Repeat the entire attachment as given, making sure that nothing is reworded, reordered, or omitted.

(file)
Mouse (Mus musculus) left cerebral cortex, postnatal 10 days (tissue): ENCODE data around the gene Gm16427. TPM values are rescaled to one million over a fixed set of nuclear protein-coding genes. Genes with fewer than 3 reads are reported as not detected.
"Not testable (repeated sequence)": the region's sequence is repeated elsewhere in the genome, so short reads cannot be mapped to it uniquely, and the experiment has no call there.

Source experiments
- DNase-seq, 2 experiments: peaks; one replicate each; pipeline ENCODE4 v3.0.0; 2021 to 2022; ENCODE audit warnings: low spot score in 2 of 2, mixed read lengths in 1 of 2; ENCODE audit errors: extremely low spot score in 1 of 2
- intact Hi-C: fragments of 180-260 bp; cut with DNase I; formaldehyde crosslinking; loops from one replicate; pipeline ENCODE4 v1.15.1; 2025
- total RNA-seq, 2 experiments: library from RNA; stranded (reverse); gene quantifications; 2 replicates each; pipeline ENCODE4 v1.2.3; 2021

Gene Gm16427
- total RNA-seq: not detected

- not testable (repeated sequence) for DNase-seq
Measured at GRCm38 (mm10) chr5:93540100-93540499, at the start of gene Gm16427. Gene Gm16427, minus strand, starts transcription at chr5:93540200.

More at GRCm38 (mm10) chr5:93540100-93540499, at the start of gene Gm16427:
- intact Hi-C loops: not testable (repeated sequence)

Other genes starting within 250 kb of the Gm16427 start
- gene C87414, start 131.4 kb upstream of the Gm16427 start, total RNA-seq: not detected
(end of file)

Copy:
Mouse (Mus musculus) left cerebral cortex, postnatal 10 days (tissue): ENCODE data around the gene Gm16427. TPM values are rescaled to one million over a fixed set of nuclear protein-coding genes. Genes with fewer than 3 reads are reported as not detected.
"Not testable (repeated sequence)": the region's sequence is repeated elsewhere in the genome, so short reads cannot be mapped to it uniquely, and the experiment has no call there.

Source experiments
- DNase-seq, 2 experiments: peaks; one replicate each; pipeline ENCODE4 v3.0.0; 2021 to 2022; ENCODE audit warnings: low spot score in 2 of 2, mixed read lengths in 1 of 2; ENCODE audit errors: extremely low spot score in 1 of 2
- intact Hi-C: fragments of 180-260 bp; cut with DNase I; formaldehyde crosslinking; loops from one replicate; pipeline ENCODE4 v1.15.1; 2025
- total RNA-seq, 2 experiments: library from RNA; stranded (reverse); gene quantifications; 2 replicates each; pipeline ENCODE4 v1.2.3; 2021

Gene Gm16427
- total RNA-seq: not detected

- not testable (repeated sequence) for DNase-seq
Measured at GRCm38 (mm10) chr5:93540100-93540499, at the start of gene Gm16427. Gene Gm16427, minus strand, starts transcription at chr5:93540200.

More at GRCm38 (mm10) chr5:93540100-93540499, at the start of gene Gm16427:
- intact Hi-C loops: not testable (repeated sequence)

Other genes starting within 250 kb of the Gm16427 start
- gene C87414, start 131.4 kb upstream of the Gm16427 start, total RNA-seq: not detected